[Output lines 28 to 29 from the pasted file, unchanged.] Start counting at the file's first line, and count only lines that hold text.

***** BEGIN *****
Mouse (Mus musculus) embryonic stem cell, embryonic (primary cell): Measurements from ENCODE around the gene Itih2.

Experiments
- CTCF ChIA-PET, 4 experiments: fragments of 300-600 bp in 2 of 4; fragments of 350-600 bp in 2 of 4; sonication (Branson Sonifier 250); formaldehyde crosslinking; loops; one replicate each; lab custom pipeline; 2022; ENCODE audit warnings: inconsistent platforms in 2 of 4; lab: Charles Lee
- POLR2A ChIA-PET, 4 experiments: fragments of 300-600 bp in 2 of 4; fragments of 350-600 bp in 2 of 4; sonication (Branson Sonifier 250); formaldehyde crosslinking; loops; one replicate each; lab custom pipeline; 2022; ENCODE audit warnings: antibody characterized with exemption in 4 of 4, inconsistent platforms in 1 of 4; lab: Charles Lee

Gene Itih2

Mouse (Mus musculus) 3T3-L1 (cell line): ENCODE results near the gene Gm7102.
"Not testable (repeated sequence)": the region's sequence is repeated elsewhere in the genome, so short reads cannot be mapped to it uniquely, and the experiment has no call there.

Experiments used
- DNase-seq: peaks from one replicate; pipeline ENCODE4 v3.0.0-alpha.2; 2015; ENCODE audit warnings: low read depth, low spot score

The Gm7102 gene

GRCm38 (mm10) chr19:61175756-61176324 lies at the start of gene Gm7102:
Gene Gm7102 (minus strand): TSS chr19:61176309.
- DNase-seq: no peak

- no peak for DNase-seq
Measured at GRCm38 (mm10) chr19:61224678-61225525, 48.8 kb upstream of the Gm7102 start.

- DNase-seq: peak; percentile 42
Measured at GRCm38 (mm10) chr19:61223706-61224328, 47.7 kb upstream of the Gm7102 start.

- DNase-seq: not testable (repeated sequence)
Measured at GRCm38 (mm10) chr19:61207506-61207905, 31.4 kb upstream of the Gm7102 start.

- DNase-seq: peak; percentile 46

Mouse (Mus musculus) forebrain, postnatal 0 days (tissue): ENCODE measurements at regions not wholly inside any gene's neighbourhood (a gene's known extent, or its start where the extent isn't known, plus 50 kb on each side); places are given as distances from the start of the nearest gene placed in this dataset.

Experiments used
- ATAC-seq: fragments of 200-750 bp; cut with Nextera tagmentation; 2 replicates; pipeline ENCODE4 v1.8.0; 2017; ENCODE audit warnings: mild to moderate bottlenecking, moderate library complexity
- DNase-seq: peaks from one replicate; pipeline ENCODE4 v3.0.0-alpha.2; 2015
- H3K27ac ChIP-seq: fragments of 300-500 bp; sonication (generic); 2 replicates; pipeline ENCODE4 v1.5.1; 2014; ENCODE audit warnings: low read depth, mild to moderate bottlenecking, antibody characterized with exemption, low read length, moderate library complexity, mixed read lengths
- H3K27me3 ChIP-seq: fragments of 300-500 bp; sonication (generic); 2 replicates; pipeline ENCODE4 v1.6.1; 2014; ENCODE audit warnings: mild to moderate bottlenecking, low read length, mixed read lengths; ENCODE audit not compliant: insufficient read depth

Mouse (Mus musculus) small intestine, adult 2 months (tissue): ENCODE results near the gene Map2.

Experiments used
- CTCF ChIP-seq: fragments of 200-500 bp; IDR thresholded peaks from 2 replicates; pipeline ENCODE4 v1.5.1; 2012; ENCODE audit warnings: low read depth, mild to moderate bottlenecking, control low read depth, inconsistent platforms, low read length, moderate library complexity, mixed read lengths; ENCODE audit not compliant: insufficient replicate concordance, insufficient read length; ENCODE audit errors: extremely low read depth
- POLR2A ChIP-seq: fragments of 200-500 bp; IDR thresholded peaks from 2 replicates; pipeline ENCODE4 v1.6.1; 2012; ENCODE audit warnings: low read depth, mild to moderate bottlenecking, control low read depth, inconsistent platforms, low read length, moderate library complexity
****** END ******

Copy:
Experiments used
- CTCF ChIP-seq: fragments of 200-500 bp; IDR thresholded peaks from 2 replicates; pipeline ENCODE4 v1.5.1; 2012; ENCODE audit warnings: low read depth, mild to moderate bottlenecking, control low read depth, inconsistent platforms, low read length, moderate library complexity, mixed read lengths; ENCODE audit not compliant: insufficient replicate concordance, insufficient read length; ENCODE audit errors: extremely low read depth